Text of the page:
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I'm writing a unit test in c# for a function that is responsible for using System.Data.SqlClient.SqlBulkCopy to copy a DataTable to a database server.

I use SQLLite for unit tests, and wanted to connect to my SQLLite in memory database with SqlBulkCopy, and then bulk copy that test data into the SQLLite db.

However, I can't seem to get the connection string right.

I originally tried

var bcp = new SqlBulkCopy("FullUri=file::memory:?cache=shared")

Then

var bcp = new SqlBulkCopy("Data Source=:memory:;Cache=Shared")

Which didn't recognize Cache So then I tried

var bcp = new SqlBulkCopy("Data Source=:memory:")

out of desperation, which simply timed out when attempting to connect to the database.

Is what I'm trying to accomplish here possible? If it is, can someone please help me with the connection string?

2 Answers 2

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The answer to this was that you cannot connect SqlBulkCopy to a SQLite instance.

What I did to solve my problem (unit test a part of the code that used SqlBulkCopy) was to create a wrapper around SqlBulkCopy that is implemented using SqlBulkCopy for production code, and with a mock bulk copy in test code. Effectively decoupling the dependency on SqlBulkCopy itself.

Specifically, I created

public interface IBulkCopy : IDisposable {
    string DestinationTableName { get; set; }
    void CreateColumnMapping(string from, string to);
    Task WriteToServerAsync(DataTable dt);
}

Then, I implemented this as

public class SQLBulkCopy : IBulkCopy { 

    private SqlBulkCopy _sbc;

    public string DestinationTableName {
        get { return _sbc.DestinationTableName; }
        set { _sbc.DestinationTableName = value; }
    }

    public SQLBulkCopy(IDBContext ctx) { 
        _sbc = new SqlBulkCopy((SqlConnection)ctx.GetConnection());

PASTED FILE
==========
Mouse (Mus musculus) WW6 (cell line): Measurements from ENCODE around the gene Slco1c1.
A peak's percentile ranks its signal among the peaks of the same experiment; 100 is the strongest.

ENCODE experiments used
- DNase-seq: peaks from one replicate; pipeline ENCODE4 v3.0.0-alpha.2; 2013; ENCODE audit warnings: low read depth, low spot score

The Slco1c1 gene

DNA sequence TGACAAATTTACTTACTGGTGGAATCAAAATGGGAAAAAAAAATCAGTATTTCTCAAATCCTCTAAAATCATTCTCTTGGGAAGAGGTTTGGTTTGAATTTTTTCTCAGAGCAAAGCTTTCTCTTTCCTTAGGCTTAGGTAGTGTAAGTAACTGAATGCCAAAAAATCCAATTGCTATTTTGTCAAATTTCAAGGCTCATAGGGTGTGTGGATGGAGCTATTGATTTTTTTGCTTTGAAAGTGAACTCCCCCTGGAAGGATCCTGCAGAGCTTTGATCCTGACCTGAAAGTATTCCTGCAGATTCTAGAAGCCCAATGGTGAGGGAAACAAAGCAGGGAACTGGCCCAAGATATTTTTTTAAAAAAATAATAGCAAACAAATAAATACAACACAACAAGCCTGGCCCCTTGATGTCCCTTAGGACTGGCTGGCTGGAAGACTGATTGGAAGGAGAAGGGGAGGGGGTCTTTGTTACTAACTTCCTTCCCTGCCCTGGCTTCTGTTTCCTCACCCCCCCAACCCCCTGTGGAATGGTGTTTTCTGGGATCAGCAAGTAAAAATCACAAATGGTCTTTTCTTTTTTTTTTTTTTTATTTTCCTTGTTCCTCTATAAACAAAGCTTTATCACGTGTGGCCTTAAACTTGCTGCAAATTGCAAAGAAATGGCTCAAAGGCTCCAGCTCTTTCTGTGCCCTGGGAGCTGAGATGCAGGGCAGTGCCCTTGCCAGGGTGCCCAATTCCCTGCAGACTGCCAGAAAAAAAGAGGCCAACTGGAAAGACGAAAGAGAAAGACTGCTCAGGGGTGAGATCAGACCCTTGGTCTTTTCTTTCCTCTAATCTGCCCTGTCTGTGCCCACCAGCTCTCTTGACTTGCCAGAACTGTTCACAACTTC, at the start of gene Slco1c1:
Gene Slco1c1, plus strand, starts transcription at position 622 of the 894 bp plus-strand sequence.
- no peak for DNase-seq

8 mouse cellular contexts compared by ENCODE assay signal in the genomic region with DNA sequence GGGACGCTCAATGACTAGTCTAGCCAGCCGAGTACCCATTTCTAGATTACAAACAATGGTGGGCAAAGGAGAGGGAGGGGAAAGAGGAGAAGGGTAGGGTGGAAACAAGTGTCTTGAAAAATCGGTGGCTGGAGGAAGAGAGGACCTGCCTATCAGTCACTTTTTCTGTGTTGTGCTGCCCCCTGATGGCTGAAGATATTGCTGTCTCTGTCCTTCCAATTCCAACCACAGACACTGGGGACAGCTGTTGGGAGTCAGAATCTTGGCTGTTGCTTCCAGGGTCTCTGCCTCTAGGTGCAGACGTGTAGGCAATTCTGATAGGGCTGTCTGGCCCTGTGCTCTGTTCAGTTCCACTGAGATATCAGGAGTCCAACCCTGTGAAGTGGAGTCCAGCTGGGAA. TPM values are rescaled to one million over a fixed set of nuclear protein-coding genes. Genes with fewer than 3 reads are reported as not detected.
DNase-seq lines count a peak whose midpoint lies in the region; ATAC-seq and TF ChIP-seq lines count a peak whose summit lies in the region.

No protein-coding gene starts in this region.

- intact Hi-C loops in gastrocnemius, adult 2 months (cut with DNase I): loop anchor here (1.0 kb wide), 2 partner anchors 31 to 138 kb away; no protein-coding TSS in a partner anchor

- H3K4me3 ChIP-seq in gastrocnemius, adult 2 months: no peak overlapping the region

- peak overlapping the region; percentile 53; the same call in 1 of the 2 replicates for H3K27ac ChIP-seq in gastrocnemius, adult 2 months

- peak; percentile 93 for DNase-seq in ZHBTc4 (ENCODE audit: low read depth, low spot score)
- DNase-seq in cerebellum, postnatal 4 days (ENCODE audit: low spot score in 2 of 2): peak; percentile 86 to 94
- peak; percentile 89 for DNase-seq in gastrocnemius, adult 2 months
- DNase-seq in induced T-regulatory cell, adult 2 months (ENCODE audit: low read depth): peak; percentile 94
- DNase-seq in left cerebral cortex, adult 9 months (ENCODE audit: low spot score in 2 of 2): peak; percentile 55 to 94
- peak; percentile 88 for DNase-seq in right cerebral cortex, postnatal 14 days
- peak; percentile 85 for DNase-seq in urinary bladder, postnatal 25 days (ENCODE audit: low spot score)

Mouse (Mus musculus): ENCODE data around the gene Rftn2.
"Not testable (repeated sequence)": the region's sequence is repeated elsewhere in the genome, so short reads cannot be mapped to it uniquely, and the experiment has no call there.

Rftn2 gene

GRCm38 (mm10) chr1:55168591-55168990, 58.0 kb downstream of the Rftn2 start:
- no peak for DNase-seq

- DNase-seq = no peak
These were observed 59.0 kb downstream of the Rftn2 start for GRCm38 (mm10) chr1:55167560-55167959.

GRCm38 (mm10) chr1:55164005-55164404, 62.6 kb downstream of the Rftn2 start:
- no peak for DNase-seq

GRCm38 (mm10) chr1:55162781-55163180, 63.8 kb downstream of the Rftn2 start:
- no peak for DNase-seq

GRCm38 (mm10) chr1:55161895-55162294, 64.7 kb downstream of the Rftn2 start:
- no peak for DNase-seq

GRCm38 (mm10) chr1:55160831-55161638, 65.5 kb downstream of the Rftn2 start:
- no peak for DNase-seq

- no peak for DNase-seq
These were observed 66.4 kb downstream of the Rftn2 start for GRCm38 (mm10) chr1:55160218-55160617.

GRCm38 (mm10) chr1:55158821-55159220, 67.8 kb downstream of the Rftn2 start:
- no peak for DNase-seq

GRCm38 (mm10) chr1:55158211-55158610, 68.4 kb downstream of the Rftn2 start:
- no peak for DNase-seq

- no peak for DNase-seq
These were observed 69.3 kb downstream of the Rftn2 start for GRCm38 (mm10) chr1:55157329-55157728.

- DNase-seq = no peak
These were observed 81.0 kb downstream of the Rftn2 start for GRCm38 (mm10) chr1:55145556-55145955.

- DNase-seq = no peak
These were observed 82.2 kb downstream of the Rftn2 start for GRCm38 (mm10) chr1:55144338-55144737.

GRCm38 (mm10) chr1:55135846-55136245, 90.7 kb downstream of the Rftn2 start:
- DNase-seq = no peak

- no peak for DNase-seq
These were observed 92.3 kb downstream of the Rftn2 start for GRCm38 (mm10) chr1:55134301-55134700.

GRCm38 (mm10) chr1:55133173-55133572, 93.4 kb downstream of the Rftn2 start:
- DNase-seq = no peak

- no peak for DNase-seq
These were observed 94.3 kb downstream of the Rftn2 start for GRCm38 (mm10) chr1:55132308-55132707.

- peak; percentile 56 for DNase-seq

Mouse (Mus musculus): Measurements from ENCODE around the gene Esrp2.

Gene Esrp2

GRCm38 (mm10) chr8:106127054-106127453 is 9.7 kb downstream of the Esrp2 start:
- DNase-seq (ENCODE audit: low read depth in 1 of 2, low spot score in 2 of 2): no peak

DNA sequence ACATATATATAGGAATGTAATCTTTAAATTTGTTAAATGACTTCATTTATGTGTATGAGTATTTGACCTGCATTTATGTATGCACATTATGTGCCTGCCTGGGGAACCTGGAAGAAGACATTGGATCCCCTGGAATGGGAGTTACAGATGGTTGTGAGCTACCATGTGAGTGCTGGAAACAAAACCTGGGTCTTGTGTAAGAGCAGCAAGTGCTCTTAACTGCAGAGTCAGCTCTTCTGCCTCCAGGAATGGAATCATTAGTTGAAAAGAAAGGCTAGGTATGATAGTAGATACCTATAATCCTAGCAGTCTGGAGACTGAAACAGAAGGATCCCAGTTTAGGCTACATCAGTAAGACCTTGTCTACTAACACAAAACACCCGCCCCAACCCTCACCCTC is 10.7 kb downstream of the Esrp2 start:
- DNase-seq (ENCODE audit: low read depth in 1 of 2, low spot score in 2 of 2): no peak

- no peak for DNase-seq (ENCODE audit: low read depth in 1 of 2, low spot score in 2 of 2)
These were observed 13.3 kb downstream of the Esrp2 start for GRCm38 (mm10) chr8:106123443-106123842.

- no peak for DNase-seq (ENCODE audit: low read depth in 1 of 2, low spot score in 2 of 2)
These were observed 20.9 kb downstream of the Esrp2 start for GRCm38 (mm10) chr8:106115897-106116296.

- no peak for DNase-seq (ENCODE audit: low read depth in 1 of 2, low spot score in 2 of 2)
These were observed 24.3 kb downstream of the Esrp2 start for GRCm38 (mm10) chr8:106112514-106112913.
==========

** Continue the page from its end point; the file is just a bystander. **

}

    public void CreateColumnMapping(string from, string to) {
        _sbc.ColumnMappings.Add(new SqlBulkCopyColumnMapping(from, to));
    }

    public Task WriteToServerAsync(DataTable dt) {
        return _sbc.WriteToServerAsync(dt);
    }

}

And in my test utilities I mocked out "bulk copy" with just inserts:

class MockBulkCopy : IBulkCopy {

    private IDBContext _context;

    public MockBulkCopyHelper(IDBContext context) {
        _context = context;
    }

    public string DestinationTableName { get; set; }

    public void CreateColumnMapping(string fromName, string toName) {
        //We don't need a column mapping for raw SQL Insert statements.
        return;
    }

    public virtual Task WriteToServerAsync(DataTable dt) {
        return Task.Run(() => {
            using (var cn = _context.GetConnection()) {
                using (var cmd = cn.CreateCommand()) {
                    cmd.CommandText = $"INSERT INTO {DestinationTableName}({GetCsvColumnList(dt)}) VALUES {GetCsvValueList(dt)}";
                    cmd.ExecuteNonQuery();
                }
            }
        });
    }

Where GetCsvColumnList and GetCsvValueList I implemented as helper functions.